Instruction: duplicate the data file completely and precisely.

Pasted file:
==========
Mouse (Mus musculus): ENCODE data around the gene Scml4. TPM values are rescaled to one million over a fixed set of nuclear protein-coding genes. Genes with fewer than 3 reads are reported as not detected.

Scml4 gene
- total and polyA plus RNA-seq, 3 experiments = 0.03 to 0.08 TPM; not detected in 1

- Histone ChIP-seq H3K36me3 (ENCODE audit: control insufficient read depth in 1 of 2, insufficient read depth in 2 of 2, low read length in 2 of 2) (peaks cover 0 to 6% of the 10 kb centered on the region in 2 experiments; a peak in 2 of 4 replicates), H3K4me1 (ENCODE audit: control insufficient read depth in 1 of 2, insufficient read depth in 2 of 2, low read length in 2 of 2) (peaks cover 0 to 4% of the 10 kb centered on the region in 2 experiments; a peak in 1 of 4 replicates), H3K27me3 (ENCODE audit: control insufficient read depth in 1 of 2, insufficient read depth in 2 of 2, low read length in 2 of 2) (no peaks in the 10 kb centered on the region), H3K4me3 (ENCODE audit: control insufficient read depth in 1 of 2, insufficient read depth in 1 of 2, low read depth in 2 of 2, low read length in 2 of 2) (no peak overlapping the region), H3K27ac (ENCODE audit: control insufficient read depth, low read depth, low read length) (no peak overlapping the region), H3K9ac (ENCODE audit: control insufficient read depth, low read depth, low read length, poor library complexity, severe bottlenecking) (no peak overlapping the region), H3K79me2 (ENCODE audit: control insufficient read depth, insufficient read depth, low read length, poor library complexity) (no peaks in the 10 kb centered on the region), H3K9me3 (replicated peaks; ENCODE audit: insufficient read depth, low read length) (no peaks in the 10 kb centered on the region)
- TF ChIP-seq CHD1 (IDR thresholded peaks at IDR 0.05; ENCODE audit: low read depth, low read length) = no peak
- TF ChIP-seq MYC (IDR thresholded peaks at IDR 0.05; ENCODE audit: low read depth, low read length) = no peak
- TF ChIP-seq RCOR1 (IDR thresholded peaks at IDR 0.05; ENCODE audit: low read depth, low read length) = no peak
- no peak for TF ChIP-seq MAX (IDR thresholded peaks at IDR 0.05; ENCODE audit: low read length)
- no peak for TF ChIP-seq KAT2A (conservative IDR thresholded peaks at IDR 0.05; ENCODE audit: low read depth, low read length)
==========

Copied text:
Mouse (Mus musculus): ENCODE data around the gene Scml4. TPM values are rescaled to one million over a fixed set of nuclear protein-coding genes. Genes with fewer than 3 reads are reported as not detected.

Scml4 gene
- total and polyA plus RNA-seq, 3 experiments = 0.03 to 0.08 TPM; not detected in 1

- Histone ChIP-seq H3K36me3 (ENCODE audit: control insufficient read depth in 1 of 2, insufficient read depth in 2 of 2, low read length in 2 of 2) (peaks cover 0 to 6% of the 10 kb centered on the region in 2 experiments; a peak in 2 of 4 replicates), H3K4me1 (ENCODE audit: control insufficient read depth in 1 of 2, insufficient read depth in 2 of 2, low read length in 2 of 2) (peaks cover 0 to 4% of the 10 kb centered on the region in 2 experiments; a peak in 1 of 4 replicates), H3K27me3 (ENCODE audit: control insufficient read depth in 1 of 2, insufficient read depth in 2 of 2, low read length in 2 of 2) (no peaks in the 10 kb centered on the region), H3K4me3 (ENCODE audit: control insufficient read depth in 1 of 2, insufficient read depth in 1 of 2, low read depth in 2 of 2, low read length in 2 of 2) (no peak overlapping the region), H3K27ac (ENCODE audit: control insufficient read depth, low read depth, low read length) (no peak overlapping the region), H3K9ac (ENCODE audit: control insufficient read depth, low read depth, low read length, poor library complexity, severe bottlenecking) (no peak overlapping the region), H3K79me2 (ENCODE audit: control insufficient read depth, insufficient read depth, low read length, poor library complexity) (no peaks in the 10 kb centered on the region), H3K9me3 (replicated peaks; ENCODE audit: insufficient read depth, low read length) (no peaks in the 10 kb centered on the region)
- TF ChIP-seq CHD1 (IDR thresholded peaks at IDR 0.05; ENCODE audit: low read depth, low read length) = no peak
- TF ChIP-seq MYC (IDR thresholded peaks at IDR 0.05; ENCODE audit: low read depth, low read length) = no peak
- TF ChIP-seq RCOR1 (IDR thresholded peaks at IDR 0.05; ENCODE audit: low read depth, low read length) = no peak
- no peak for TF ChIP-seq MAX (IDR thresholded peaks at IDR 0.05; ENCODE audit: low read length)
- no peak for TF ChIP-seq KAT2A (conservative IDR thresholded peaks at IDR 0.05; ENCODE audit: low read depth, low read length)